So, I buy the one 1969 Ford Econoline rear axle oil seal in all of Nicaragua and hustle back to the van in the dirt parking lot where piles of wind blown trash provide bedding for rats and destitute criminals, although I am now addicted to Granadilla fresco, a cinnamon tasting delicacy of fruit and honey that one can never I bought some of that in the small markets where gringos are never seen, and drank it hastily from the plastic bag, on the street, like a baby suckling his mother's tit.

I ran back to the van and began disassembling the rear axle seal for the second time and this time I remembered to chock the front wheels with rocks because you must understand that the wheels will not turn if both wheels are not off the ground, see, so to turn the wheel to access all the axle plate nuts I have to raise the whole rear axle off the ground with two jack stands that I carry with my Bob Wills western swing songbooks. And this is why the van collapsed on me earlier in the day and nearly broke my shoulder. 

The truth is that as soon as I saw the oil leaking on the tire after I got back from a trip to the local Granada gym in the morning I had already mentally fixed the problem. It's all nuts and bolts and some prying and pushing. Not a complicated repair, but very important because oil on the brake shoes destroys braking power and eventually the rear gears dry up and burn out. I knew how to fix this problem but I also knew I didn't have a spare oil seal, or if I did have a spare oil seal then I had dumbly hidden it where I can't see it...which raises the importance of keeping a written inventory of spare parts so that I can look with my own eyes what I have and keep it up to date rather than guessing if I have something or not. More than once I thought I didn't have something, such as spare electrical connectors/lugs, only to find out later I did have it but it was buried beneath the decrepit baggage that belabors my soul and grieves and distresses me.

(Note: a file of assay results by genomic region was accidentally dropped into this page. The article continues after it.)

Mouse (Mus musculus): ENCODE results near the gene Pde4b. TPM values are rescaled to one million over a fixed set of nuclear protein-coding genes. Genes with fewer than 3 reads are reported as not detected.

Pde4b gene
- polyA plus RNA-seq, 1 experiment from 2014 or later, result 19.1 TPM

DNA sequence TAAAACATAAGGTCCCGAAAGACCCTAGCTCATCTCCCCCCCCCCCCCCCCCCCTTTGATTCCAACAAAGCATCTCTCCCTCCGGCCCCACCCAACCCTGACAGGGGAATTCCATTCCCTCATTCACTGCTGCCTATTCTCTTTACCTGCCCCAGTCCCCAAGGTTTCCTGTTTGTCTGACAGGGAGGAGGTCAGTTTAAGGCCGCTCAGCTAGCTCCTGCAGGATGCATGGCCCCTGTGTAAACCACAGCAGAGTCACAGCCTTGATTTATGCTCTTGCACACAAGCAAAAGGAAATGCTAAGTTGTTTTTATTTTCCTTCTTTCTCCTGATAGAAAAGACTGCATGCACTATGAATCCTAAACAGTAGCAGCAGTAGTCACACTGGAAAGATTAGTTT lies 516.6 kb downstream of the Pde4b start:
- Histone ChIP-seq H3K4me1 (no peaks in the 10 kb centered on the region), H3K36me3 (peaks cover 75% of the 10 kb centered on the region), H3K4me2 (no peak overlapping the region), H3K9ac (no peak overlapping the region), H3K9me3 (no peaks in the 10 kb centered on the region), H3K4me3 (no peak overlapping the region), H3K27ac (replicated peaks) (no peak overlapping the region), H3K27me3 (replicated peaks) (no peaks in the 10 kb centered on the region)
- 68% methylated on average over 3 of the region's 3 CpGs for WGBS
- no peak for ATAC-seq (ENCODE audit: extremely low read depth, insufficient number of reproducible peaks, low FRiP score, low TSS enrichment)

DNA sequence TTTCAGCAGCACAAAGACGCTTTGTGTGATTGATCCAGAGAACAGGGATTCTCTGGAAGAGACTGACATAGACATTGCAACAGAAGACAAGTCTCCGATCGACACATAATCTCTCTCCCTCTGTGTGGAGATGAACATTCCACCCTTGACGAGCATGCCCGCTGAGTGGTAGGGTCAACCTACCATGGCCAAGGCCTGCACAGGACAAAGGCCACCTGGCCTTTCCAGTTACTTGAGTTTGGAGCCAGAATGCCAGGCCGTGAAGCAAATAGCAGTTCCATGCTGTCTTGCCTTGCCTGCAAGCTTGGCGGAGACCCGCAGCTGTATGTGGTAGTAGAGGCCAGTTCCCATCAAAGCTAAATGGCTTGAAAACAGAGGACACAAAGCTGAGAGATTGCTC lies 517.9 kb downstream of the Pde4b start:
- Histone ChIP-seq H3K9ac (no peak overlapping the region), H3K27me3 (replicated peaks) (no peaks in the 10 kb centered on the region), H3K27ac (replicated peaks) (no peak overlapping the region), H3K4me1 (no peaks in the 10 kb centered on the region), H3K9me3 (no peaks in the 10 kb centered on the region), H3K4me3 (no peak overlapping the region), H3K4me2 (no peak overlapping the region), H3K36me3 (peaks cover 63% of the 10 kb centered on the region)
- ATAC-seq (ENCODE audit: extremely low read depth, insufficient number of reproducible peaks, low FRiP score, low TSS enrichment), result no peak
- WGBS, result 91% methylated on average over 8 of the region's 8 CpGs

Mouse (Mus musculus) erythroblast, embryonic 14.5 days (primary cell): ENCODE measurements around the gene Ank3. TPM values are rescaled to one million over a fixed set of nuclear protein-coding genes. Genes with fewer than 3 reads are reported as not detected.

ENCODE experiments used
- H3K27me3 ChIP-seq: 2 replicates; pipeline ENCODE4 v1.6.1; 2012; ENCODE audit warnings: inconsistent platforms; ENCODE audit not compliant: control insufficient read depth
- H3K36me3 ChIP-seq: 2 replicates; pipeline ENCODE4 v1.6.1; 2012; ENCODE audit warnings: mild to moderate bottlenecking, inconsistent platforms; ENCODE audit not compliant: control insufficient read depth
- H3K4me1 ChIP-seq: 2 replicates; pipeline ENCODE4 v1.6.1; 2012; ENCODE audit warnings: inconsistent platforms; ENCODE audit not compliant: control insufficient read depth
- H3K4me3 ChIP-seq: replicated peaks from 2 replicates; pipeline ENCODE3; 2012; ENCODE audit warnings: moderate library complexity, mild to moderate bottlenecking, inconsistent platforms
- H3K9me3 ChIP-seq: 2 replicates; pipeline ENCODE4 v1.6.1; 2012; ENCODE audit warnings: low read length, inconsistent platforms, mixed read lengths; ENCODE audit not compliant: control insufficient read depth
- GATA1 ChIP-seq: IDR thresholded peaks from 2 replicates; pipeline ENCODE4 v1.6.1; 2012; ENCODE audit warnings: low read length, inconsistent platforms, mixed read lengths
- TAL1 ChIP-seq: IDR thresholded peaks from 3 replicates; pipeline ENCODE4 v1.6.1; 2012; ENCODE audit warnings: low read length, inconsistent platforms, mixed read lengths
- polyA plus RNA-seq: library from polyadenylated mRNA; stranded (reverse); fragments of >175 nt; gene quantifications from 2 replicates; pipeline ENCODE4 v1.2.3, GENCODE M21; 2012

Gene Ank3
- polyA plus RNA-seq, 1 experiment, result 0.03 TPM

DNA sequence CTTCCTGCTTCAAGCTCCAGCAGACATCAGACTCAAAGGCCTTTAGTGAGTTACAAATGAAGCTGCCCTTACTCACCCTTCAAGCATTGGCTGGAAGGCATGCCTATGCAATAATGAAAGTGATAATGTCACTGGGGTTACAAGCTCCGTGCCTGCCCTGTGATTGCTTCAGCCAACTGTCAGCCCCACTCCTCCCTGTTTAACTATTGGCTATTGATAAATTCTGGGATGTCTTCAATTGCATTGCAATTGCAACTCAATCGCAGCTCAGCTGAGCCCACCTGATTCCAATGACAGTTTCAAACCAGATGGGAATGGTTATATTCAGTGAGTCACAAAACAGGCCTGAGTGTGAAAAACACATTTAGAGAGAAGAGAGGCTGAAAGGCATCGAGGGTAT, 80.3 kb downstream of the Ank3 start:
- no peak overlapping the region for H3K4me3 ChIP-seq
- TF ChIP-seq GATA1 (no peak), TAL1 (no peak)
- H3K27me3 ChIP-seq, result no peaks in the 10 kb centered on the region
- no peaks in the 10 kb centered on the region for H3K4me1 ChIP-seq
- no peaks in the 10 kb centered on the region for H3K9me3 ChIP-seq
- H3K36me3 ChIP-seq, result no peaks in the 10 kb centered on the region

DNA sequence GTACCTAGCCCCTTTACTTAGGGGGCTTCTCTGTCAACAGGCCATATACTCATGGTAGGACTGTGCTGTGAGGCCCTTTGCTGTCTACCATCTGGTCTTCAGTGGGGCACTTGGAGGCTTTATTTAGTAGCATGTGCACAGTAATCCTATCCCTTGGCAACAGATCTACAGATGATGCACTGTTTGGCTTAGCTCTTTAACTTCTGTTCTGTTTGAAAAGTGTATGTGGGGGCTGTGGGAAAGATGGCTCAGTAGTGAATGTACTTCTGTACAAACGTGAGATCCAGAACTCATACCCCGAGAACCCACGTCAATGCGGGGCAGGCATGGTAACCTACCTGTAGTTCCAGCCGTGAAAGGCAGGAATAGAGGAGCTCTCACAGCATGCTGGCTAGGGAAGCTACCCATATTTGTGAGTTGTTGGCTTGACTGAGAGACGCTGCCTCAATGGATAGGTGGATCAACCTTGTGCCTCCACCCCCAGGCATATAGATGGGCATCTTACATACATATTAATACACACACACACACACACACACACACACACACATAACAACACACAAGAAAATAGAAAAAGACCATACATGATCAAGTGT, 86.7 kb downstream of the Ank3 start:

I pried the old seal out with a hammer claw and then used the whole axle to hammer in the new one because the bearing retainer is a perfect fit and I don't own a bearing driver. I then overfilled the axle with some new grease since remember in Granada I had taken the axle off only to have all the oil pour onto the streets, destined for the Lake Cocibolco food chain. I cleaned the brakes up good and buttoned up everything and by then it was dark. I paid the attendant extra for providing moral support and not interfering when I did this repair in the parking lot. 

Then I decided to leave the big city, where it did not feel safe to sleep on the street, and get lost trying to find the road back to Granada...end up in Tipitapa or Niquinomo sweating in the tropical heat, no lights, cleaning skunk carcass from the grill...eating fried chicken sandwich that looked like it had been caught in a steel jaw leg trap in a Labrador wolf factory. Finally, rolling into Granada long after dark so I needed several hours to suppress the haunting  fears of driving in nighttime Nicaragua when there is nothing but a sea of homeless refugees walking on the highway inches away from my speeding bumper. The only urgency was trying to return my life to the normally tolerable level of hell that I was accustomed to before the oil seal failed. The repair would take maybe 40 minutes outside a parts supplier in the United States, but in Nicaragua it was a cross country affair with many hazards and stresses and risks and emotional despair, but accomplished in about 5 hours.

my favorite architectural feature...the Hacienda Courtyard
I made it back to Granada and slept in the van again, staring at the ceiling, the grit of dirt in my hair, the slick differential fluid on my hands, grime under my fingernails. I'm still haunted, actually sobbing in grief like a Dust Bowl cotton farmer, whilst trying to sing a forlorn song. If the van is moving then I'm destined to fix it as these four brutal winds decide my destiny.
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Man in the Van by Oggy Bleacher is licensed under a Creative Commons Attribution-NonCommercial 3.0 Unported License.